Hey guys. I have a question I hope one of you can answer for me. I was
working on my brother's truck yesterday doing some maintenence. I also
replaced the headlight switch since his fog lights weren't working and I
also replaced the RWAL speed sensor on the rear differential. The truck
is a 99 Ram 1500 auto with the 360. The brake light on the dash as well
as the dash ABS light were on. The truck would have a tendency for the
wheels to lock up even when applying normal brake pedal pressure.
Speedometer worked fine.
After changing the sensor on the differential the lights remained on.
So I disconnected the negative battery cable for a few minutes. After
reconnecting the cable and starting the truck the lights were out. We
drove around the block and everything looked good. No warning lights and
when I told him to stomp on the brakes they didn't lock up anymore. Well
he just called me a few minutes ago and said while driving to work this
morning (about 15 miles) both the brake light and the ABS light came
back on again.
I noticed yesterday when I put the emergency brake on that there was
very little to no resistance in the pedal. Also the truck rolled
backwards and it appeared the emergency brake was not holding the vehicle.
What I'd like to know is this. Is the emergency brake adjustible? If
so how do I adjust it? Would a bad or misadjusted emergency brake cause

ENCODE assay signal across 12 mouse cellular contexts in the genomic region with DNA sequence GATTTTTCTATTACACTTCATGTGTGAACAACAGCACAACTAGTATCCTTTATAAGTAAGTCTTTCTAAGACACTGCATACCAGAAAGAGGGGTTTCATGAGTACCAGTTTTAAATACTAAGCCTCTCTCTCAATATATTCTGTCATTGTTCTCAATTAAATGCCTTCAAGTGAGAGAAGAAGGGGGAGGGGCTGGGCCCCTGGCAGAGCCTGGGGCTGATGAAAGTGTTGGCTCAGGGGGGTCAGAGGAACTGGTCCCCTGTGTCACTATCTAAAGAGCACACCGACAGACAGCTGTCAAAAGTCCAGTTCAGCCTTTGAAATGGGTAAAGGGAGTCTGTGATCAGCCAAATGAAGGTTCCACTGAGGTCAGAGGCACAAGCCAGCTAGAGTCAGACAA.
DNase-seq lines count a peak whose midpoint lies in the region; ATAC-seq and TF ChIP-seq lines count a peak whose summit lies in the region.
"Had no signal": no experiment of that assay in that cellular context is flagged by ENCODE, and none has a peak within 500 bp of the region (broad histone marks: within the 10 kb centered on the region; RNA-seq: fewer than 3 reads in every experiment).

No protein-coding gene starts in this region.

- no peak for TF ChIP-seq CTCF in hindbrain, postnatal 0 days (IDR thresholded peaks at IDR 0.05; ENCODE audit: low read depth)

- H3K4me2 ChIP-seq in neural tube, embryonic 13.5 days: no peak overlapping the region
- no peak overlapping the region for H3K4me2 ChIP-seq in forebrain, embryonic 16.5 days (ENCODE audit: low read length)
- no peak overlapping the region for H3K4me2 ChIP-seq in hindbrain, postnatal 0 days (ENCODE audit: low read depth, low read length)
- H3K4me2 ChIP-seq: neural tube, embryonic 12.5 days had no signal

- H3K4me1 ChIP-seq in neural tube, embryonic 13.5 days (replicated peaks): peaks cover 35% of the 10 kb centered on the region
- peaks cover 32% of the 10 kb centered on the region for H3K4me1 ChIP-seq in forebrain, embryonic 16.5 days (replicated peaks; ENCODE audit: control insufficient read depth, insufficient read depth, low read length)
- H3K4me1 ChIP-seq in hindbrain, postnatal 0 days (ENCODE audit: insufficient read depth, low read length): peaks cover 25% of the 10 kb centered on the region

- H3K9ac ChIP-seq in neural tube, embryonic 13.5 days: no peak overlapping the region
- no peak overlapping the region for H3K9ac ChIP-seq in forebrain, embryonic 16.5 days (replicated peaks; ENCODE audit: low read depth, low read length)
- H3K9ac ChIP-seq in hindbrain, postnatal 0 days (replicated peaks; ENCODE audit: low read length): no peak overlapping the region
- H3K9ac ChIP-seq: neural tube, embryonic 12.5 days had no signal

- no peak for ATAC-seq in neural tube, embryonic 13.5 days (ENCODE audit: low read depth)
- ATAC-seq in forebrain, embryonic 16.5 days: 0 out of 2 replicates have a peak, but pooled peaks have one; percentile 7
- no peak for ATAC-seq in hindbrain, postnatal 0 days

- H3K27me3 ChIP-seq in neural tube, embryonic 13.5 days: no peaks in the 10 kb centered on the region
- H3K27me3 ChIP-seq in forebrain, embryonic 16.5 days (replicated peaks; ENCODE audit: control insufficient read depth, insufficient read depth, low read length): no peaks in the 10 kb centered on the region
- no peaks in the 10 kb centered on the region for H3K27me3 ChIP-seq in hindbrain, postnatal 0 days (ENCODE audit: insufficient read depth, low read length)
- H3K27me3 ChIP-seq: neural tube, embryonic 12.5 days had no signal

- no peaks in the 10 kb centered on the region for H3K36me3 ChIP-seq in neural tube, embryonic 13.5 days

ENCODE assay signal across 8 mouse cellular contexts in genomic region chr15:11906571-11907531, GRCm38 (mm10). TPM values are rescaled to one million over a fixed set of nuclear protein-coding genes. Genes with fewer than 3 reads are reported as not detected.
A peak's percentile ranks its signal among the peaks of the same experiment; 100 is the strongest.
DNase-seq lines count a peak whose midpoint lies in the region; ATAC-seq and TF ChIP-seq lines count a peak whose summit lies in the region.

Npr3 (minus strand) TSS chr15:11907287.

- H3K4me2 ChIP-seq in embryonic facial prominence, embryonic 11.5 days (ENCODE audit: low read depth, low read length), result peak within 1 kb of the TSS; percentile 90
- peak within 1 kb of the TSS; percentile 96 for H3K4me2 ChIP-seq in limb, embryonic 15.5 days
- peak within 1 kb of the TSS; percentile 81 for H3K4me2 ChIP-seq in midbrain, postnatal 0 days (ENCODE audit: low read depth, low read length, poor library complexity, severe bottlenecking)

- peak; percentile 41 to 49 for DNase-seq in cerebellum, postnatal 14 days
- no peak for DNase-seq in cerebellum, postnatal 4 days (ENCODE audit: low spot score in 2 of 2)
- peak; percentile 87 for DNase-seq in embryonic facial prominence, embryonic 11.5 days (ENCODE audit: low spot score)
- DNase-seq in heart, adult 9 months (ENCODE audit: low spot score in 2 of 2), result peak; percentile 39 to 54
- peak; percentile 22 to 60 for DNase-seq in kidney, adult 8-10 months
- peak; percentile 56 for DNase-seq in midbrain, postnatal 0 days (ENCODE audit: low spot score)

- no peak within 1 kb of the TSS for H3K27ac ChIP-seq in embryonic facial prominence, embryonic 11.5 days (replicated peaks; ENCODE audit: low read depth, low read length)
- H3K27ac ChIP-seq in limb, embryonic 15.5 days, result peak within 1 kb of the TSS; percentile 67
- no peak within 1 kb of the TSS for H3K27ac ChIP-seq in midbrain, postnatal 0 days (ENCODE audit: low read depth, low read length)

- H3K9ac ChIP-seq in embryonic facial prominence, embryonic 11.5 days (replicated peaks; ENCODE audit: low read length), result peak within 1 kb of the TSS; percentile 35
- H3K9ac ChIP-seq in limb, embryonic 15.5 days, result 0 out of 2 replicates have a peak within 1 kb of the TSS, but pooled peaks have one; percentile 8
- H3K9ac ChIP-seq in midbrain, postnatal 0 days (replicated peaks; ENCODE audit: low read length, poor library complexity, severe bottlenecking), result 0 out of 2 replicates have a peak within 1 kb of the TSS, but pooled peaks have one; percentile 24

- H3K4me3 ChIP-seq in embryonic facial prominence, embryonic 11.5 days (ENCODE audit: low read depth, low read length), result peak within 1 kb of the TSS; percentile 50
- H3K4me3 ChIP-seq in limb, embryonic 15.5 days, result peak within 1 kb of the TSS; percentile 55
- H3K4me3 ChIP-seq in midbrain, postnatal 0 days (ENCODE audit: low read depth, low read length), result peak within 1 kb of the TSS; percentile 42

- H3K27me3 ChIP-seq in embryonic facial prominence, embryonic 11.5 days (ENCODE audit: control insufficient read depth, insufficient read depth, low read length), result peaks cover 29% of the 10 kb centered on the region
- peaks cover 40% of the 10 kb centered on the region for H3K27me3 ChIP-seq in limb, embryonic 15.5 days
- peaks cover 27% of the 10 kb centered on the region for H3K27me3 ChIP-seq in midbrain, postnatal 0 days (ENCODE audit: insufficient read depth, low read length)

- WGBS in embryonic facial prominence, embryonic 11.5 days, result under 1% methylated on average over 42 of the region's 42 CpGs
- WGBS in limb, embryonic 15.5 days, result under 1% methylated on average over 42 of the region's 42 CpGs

the ABS and brake warning lights on the dash to come on? Also he's never
had new brake shoes put on the rear wheel of his truck. He's done the
front pads but not the rear. Would this also cause the two warning
lights to come on? Fluid level is fine. Or could it be a bad sensor? I
don't think the sensor is bad but I guess a new one could be bad. My bet
is on the back brakes needing to be serviced but I want to confirm this
with you guys. Truck has just under 100K on it. I do have the factory
service manual here on a CD from when I owned my 01 Ram. Thanks.
This will happen if the CAB (controller anti-lock brake) module loses power.
Check the wiring at the little black box next to the master cylinder.
It is... if it's just the e-brake, there's a tensioner on the cable about
mid-way back along the driver's frame rail. Follow the brake cable from
underneath the cab, and you'll find the adjuster. You need either a REALLY
deep 1/2" socket, or a ratcheting box-end wrench (you could also do it with
a regular wrench, it'll just take longer). Tighten this adjuster to remove
most of the slack from the cable. You don't want it too tight, or the
brakes will drag.
If the cable's adjusted properly, it could be the rear brakes themselves are
out of adjustment. There's an adjuster mechanism on the bottom of the
brakes, accessible through some oval holes in the back side of the brake
backing plate (might have rubber plugs in the holes). You can ratchet the
adjuster wheel with a flat-head screwdriver (using the screwdriver as a
lever, you want to turn the adjuster wheel in the 'up' direction). It will
click as you turn it. The procedure is to turn it until it won't go anymore
(brakes shoes pressed against the drum), then rotate it back 5-10 clicks.
You make need a second screwdriver to push the adjusting arm out of the way
to allow you to rotate the wheel in the 'down' direction.
Well, first things first, then. Pull the wheels and drums and see what they
I have great respect for your technical knowledge of Ram trucks, but when
I've adjusted my rear breaks I've raised the rear wheels, then turned the